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Week-End in Havana

Week-End in Havana(1941)

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The working titles of this film were Caribbean Cruise and Honeymoon in Havana. According to the Twentieth Century-Fox Produced Scripts Collection at the UCLA Art-Special Collections Library, in early March 1941, Betty Grable was scheduled to play "Nan Spencer," and executive producer Darryl F. Zanuck suggested that Henry Fonda play "Jay Williams." A March 17, 1941 Hollywood Reporter news item also noted that Grable and Fonda were set for the lead roles, while a May 2, 1941 Hollywood Reporter news item stated that Don Ameche would have a lead role. Hollywood Reporter news items in late 1940 stated that Jack Andrews and George Seaton were to work on the film's screenplay. Although the extent of Seaton's contribution to the completed picture has not been confirmed, the Twentieth Century-Fox Records of the Legal Department, also at UCLA, indicate that Andrews' material was not used. The legal records also indicate that an original story outline entitled Caribbean Cruise, written by Frank S. Nugent, was not used.
       The story files and Hollywood Reporter news items reveal that first Harry Joe Brown and then Fred Kohlmar were set to produce the picture. When Kohlmar left to work at Paramount, William LeBaron assumed production responsibilities. This was the first film produced by LeBaron for Twentieth Century-Fox. Hollywood Reporter news items reported that the studio had tested Phillip Reed for a role and were considering casting him in the picture, and that Mal St. Clair had been signed to direct the musical sequences. Their participation in the released picture has not been confirmed, however. According to studio records and Hollywood Reporter news items, "long shots with doubles, atmospheric shots and process plates" were filmed on location in Havana and the Cuban countryside. Second unit director James Havens and his crew were on location for approximately one month. A September 26, 1941 Hollywood Reporter news item announced that Alice Faye was going to retire from the screen temporarily while awaiting the birth of her first child. Faye returned from retirement in the 1943 Twentieth Century-Fox picture Hello Frisco, Hello.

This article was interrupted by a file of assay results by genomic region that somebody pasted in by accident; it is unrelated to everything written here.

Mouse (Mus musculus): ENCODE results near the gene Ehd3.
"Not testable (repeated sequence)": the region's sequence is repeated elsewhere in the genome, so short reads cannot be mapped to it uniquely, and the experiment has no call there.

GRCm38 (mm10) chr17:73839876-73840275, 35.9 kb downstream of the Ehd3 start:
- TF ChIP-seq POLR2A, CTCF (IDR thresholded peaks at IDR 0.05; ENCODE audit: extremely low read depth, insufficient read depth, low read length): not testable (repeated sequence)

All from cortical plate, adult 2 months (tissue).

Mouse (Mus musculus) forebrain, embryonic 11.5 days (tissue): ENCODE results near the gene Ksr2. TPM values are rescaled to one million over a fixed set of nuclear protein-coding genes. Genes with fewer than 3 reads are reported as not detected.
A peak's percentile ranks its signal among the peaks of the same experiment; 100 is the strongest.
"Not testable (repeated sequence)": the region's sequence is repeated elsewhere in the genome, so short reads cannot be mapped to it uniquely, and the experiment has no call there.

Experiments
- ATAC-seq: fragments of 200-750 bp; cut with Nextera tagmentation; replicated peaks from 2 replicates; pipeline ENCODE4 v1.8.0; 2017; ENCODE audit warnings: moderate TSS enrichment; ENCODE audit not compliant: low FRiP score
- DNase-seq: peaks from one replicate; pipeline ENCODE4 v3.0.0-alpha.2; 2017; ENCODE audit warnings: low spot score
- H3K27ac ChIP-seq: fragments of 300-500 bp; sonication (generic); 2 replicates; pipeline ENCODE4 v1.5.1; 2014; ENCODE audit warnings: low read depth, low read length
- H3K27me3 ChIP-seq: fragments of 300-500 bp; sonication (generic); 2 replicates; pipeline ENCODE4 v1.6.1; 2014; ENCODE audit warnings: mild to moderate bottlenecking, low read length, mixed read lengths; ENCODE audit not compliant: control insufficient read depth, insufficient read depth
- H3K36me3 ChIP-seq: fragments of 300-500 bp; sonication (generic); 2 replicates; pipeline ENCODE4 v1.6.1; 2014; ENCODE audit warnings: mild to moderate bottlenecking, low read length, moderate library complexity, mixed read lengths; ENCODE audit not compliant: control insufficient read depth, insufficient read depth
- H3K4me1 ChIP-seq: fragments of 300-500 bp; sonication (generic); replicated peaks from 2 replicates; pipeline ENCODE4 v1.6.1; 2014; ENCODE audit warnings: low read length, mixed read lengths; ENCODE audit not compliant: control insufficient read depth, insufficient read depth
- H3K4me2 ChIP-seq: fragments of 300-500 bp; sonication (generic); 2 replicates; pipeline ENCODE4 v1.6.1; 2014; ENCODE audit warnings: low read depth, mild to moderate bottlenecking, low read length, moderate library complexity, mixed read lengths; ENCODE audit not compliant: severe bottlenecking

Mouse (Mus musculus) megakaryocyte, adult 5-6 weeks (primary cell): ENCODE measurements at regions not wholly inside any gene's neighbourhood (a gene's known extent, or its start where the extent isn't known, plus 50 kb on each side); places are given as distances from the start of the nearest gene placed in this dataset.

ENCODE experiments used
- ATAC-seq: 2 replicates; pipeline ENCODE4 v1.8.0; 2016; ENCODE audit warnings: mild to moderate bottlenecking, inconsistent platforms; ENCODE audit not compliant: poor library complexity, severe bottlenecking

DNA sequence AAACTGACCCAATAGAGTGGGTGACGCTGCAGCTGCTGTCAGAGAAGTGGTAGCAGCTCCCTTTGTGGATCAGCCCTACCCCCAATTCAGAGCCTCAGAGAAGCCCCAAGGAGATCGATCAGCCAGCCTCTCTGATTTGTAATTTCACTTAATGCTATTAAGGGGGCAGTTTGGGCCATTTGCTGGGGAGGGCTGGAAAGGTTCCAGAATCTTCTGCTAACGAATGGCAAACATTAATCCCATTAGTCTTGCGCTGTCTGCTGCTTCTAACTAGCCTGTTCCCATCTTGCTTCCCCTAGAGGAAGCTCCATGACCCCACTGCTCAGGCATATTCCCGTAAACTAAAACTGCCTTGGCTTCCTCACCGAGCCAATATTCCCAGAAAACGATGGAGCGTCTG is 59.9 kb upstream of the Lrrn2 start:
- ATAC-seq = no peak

According to information in the MPAA/PCA Collection at the AMPAS Library, the PCA rejected a May 14, 1941 version of the screenplay because of "the inference of an illicit sex relationship" between "Rosita" and "Monte," and "Jay" and "Nan," and the indication that "Rosita" wished to enter into such a relationship with "Jay." The PCA especially objected to the use of the words "manage" and "manager" in respect to the relationships between "Rosita," "Monte" and "Jay." In June 1941, the PCA informed the studio: "We still get the impression that the word 'manage' is so used, or over-used, that one gets the feeling that it is intended to mean something which is sex suggestive." The problems were eventually resolved and the script approved.